Orange shirt pins made by Ashley Migwans, Coordinator in Indigenous Health and Social Medicine at UHN, sit atop a smudge bowl, which was crafted by her father, Cheyenne Migwans. (Courtesy Ashley Migwans)
“We call upon those who can effect change within the Canadian healthcare system to recognize the value of Aboriginal healing practices and use them in the treatment of Aboriginal patients in collaboration with Aboriginal Healers and Elders where requested by Aboriginal patients.” (Truth and Reconciliation Commission, Call to Action No. 22)
To mark annual Orange Shirt Day and the first National Day for Truth and Reconciliation, UHN is committing to actionable steps for improving Indigenous health.
Every year, on Sept. 30, UHN commemorates Orange Shirt Day, which is dedicated to creating opportunities for meaningful discussion about all aspects of residential schools and their lasting effects.
This past June, the Canadian government established the National Day for Truth and Reconciliation on Sept. 30 as a federal statutory holiday in response to the Truth and Reconciliation Commission’s (TRC) Call to Action No. 80. This announcement came after the discovery of more than 6,000 unmarked graves at former residential schools across the country.
At a commemorative ceremony on Thursday, held at the Michener Gitigan (the Anishinaabemowin word for garden) at the Michener Institute of Education at UHN, UHN’s Indigenous Health Program will announce the organization’s commitment to enacting and being accountable to the Truth and Reconciliation Commission calls to actions related to healthcare. Specifically, these are Calls to Action Nos. 18 through 24, but also to others that impact health and well-being.
Each September, UHN will make a formal commitment to operationalize a specific call to action. This year, UHN will be addressing Call to Action No. 22 of the TRC.
Here are some of the steps UHN is committed to taking over the next year:
- Respectful, inviting and reciprocal relationship-building with the Indigenous community
- Acknowledging, welcoming and honouring the knowledge and expertise of Indigenous Elders, Traditional Healers, Knowledge Keepers and community members at UHN, including appropriate and timely compensation for their time and knowledge
- Incorporating Indigenous healing practices and Indigenous views of health and well-being into the current standard of care offered at UHN, including but not limited to: traditional consultation and the use of traditional medicines and ceremony
- Revision of UHN’s current policy on “Smudging & Burning of Sacred Elements for Spiritual Observances & Practices,” to be inclusive of all Indigenous ceremonial practices
“UHN is privileged to have the wisdom, guidance and teachings of the Indigenous Health Program members, who under their leadership, are guiding us to a place of mutual understanding and respect,” says Dr. Kevin Smith, UHN President and CEO. “There is much work to be done in order to prepare for the reconciliation journey.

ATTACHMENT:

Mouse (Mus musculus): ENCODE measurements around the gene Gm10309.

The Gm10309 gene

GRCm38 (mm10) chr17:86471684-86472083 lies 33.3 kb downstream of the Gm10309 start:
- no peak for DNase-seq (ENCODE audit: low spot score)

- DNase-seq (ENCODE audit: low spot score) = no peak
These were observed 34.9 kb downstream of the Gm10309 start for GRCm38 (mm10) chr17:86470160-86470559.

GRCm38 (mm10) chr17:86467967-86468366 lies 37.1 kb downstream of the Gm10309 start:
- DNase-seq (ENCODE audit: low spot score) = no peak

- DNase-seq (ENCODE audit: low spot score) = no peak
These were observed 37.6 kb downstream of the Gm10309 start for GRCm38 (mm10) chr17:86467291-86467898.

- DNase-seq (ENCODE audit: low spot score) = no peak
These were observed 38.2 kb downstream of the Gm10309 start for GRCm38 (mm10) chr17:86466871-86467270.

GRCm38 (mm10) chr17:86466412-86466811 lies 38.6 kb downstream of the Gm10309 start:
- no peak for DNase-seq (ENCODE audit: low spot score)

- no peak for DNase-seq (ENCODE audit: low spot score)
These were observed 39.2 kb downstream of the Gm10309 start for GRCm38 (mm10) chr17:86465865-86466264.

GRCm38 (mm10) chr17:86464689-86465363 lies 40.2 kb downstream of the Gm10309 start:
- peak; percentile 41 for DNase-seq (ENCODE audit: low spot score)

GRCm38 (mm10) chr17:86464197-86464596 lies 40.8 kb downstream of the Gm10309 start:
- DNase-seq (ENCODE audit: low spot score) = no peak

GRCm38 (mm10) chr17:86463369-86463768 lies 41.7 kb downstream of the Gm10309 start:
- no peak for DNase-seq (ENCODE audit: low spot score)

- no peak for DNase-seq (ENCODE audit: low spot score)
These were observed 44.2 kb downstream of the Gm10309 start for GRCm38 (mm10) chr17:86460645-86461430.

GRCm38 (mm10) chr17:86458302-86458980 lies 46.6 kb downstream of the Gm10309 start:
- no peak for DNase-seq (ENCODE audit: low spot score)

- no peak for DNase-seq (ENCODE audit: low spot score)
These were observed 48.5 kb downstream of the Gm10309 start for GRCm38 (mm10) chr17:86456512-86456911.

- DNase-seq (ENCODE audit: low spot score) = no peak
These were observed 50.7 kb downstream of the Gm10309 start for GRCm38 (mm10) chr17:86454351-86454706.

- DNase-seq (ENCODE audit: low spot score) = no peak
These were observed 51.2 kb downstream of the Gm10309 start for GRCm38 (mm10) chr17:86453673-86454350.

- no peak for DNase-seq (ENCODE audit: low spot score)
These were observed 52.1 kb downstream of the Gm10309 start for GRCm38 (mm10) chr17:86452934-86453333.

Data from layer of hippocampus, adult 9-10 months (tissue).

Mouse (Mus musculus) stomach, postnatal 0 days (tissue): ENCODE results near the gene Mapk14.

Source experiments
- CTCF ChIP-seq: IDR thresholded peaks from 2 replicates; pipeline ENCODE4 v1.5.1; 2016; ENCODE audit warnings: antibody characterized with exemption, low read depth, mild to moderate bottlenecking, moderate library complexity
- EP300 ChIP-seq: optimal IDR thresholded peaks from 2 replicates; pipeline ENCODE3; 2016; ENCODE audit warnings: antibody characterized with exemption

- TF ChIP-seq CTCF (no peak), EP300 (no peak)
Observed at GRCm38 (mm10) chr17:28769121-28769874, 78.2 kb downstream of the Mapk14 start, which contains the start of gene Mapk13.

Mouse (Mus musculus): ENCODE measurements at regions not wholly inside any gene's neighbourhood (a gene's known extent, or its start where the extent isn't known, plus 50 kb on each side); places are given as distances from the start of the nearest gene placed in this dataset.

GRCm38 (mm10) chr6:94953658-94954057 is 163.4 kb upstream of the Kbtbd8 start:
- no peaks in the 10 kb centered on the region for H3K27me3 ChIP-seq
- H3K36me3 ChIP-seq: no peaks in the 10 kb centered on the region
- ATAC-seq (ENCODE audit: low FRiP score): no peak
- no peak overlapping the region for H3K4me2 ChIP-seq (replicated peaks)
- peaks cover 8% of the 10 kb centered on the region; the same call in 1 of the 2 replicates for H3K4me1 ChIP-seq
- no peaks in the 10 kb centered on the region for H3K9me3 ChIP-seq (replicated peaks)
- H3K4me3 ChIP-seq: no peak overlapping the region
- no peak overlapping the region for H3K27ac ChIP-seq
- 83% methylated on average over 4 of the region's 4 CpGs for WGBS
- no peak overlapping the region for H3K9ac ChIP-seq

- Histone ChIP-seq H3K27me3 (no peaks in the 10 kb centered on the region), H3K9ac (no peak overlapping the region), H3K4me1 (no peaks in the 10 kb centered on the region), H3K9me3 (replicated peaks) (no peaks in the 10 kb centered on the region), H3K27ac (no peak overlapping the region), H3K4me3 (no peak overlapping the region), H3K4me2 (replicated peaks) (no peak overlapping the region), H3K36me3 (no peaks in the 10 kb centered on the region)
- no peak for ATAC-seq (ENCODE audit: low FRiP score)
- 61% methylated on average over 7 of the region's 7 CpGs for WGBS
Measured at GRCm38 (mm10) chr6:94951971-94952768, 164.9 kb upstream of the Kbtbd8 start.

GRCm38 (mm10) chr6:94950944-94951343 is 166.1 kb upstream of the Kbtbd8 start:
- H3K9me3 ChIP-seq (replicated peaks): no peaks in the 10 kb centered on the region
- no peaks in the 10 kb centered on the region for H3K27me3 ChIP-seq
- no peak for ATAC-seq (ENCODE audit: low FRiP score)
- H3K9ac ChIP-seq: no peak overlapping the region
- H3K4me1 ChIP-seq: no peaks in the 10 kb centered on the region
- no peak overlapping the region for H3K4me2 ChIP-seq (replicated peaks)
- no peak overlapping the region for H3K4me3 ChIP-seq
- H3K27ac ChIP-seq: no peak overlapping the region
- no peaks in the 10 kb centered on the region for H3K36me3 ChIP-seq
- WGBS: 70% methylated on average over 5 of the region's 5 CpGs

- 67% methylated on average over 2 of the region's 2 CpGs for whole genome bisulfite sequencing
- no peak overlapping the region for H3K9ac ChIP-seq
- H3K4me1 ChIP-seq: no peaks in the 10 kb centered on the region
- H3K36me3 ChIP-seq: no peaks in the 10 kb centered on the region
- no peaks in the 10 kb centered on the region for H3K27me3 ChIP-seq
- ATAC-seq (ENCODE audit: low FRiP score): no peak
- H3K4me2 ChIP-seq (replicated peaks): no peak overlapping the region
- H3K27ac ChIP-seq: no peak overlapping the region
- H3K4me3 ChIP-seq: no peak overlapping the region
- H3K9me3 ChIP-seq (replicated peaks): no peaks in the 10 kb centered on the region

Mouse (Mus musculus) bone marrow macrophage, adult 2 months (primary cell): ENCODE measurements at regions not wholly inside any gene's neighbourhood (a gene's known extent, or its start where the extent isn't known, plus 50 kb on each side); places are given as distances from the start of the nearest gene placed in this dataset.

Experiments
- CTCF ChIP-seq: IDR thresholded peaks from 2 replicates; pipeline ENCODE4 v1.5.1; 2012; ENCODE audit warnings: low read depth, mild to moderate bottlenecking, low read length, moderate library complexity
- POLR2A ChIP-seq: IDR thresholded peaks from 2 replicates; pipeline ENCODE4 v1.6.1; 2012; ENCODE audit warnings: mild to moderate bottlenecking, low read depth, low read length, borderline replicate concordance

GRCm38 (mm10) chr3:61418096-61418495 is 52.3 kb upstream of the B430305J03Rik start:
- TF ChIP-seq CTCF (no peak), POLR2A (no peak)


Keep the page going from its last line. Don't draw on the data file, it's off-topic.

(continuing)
“UHN looks forward to taking the necessary steps to make this an organization that is inclusive, aware and caring to the Indigenous community.”
As a healthcare institution, UHN is putting in the work to acknowledge historic harms to Indigenous people and taking tangible steps to dismantle racism in healthcare.
The Indigenous Health Program at UHN was launched in November of 2020 and was a major milestone for the organization.
Since the program’s inception, UHN has welcomed a new Strategic Lead, Michael Anderson, as well as Ashley Migwans, the first Coordinator in Indigenous Health and Social Medicine at UHN, and Leonard Benoit, Indigenous Patient and Programs Navigator, Toronto Regional Cancer Program.
“Too often, Indigenous people feel unwelcome in healthcare institutions,” says Michael Anderson. “The formation of the Indigenous Health Program is an important commitment in the journey to making UHN a culturally safe institution for Indigenous people.
“Healthcare only becomes accessible when you can walk through the door and feel respected and understood. We hope to make UHN a place that no longer has systemic barriers to healthcare for Indigenous peoples – a place they feel safe and can get proper access to care.”
Some highlights from the Indigenous Health Program at UHN to date include the co-creation of Maad’ookiing Mshkiki (Sharing Medicine), a partnership with Peter Munk Cardiac Centre and the installation of the Michener Gitigan at the Michener Institute for Education at UHN.